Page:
He also rarely fouls, accruing just 2.5 fouls per 36 in his career, which is below most of Porter’s SF facsimiles.
He faired well against Demar DeRozan in the playoffs, which is no small feat:
Derozan did convert 11/20 shots against Porter, but this was over 181 possessions. Surrendering 24 points against the primary option in 1.8 games worth of possessions is pretty good in my eyes, especially considering Derozan was limited to just 2 assists in that time.
He held the Sixers very own Ben Simmons to 8/22 shooting in the regular season, with more turnovers than assists (3 vs. 2). With a rim protector like Embiid behind him, he will become even better at deflections and switching.
Let’s again reflect on the defensive capabilities of Simmons, Lamb, Butler, Porter, Embiid lineup. There’s nobody to hunt and the switch-ability and matchup exploitation capabilities are off the charts. This is all feasible under the luxury tax & acquired at a *semi* realistic price.
Also, take a look around the league.
- Golden State seems primed for “one last ride” before they have a major shakeup
- Houston has started off slow showing major defensive concerns
- Boston has struggled on offense & has 2 potential albatross contracts in Hayward/Horford
- Toronto is extremely good this year, but Kawhi looks like he’s got his eyes on the prize (LA)
- Milwaukee is lethal but tax bill looms if they pay everyone (Middleton/Bledsoe/Lopez/Brogdon)
I think 2019-2020 might be a year where you can steal an NBA title.
On basic principle, I’m going to continue to reiterate that the Sixers need to use the NOAH Basketball Analytics System.
This machine is basically a high-speed camera that measures the entry angle, shot depth, and left/right pattern of every shot. It allows you to chart these shots over time, in an effort to understand overall trends in your shooting, while also helping the shooter understand on a shot-by-shot basis what they need to calibrate.
For example, the ideal entry angle for a Simmons’ free-throw is around 45° — if he shoots one too flat at 38°, the screen will show him and he can attempt to make the correction. Feedback beyond the binary result of make/miss is vital to improvement.
For Simmons specifically, over time, his goal is to be able to conjure up the “feeling” of the proper shot without thinking about his mechanics.
Obviously just one example is not proof, but look at Anthony Tolliver’s improvement using the system, the red line indicating when he started using the system:
Tolliver: “I literally used it one time and I could tell the difference in my thought processes as far as what I need to do to make sure I make the next shot.”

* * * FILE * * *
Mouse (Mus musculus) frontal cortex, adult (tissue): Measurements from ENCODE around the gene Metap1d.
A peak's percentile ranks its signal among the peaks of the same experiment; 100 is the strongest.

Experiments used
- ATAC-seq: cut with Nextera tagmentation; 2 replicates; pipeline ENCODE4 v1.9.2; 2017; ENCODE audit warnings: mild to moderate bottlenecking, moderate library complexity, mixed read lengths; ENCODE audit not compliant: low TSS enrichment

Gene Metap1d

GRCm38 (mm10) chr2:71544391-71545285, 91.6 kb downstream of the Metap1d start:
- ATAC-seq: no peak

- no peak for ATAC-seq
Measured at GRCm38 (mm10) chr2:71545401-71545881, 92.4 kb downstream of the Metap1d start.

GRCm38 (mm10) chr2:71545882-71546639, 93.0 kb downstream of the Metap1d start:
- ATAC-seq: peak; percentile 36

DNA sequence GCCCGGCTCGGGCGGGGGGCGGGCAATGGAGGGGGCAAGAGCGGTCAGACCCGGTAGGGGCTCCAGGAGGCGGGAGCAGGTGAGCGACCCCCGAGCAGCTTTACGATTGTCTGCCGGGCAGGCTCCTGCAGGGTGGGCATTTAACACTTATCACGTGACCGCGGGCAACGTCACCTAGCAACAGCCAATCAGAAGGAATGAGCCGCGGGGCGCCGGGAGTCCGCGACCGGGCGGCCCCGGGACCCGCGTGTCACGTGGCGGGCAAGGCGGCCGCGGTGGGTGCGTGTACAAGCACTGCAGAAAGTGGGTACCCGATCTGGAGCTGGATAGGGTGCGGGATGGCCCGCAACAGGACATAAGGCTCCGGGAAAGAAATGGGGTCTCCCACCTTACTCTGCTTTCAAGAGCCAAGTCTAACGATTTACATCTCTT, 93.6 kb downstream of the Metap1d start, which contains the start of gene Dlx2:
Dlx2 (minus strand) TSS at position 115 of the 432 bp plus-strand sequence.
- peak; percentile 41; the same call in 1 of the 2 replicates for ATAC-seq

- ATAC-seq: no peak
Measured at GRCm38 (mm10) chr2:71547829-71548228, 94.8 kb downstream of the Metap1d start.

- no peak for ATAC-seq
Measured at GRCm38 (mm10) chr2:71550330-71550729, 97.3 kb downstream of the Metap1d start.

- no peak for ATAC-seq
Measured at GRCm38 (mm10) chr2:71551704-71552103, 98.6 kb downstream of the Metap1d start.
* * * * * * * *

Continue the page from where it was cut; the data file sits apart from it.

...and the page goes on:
In golf, there is a similar system which measures even more variables, called Trackman. Professional golfers hone in on their ideal launch conditions, to hit the furthest, most accurate drives possible. This is a tool that helps you calibrate your shot and improve the effectiveness of your practice.
Once you get to the course, you’re no longer actively gaining benefits from using the Trackman technology. You’ve honed your launch conditions and you have a neutral thought during the shot.
This is no different than basketball. Which brings me to my ultimate point: when Ben Simmons or Markelle Fultz shoot free throws, it’s evident they are actively thinking about their mechanics. Elite performers don’t generally do this. The literature suggests it’s preferable to be thinking about something more passive — like rhythm or the release (pointer finger through rim).
In fact, if you watch player’s like Steph Curry, they alter the trajectory of their shots on a regular basis. Curry practices this more than any player I’ve seen, which is his form of differential training or calibration practice.
It’s like a golfer trying to hit low, spin shots and high lobs — this sharpens your ability to execute all shots. If you didn’t know, Stephen Curry is a scratch golfer who’s appeared in professional events.
People assume it’s his natural hand-eye coordination that allows Curry to excel in seemingly every athletic endeavor — there is undoubtedly great truth to this. Perhaps also it’s his understanding of the importance of calibration practice — a special fine tuning that makes the difference between pretty good and world-class.
He intentionally shot this down the stretch of a tight playoff game:
Are you on in on this team?
Does this seem like a worthy investment?
This poll is closed
I didn’t think so, but now I’m convinced!
Hell yeah — I loved Porter from the start.
No — I’d still rather spend it someone else (see comments).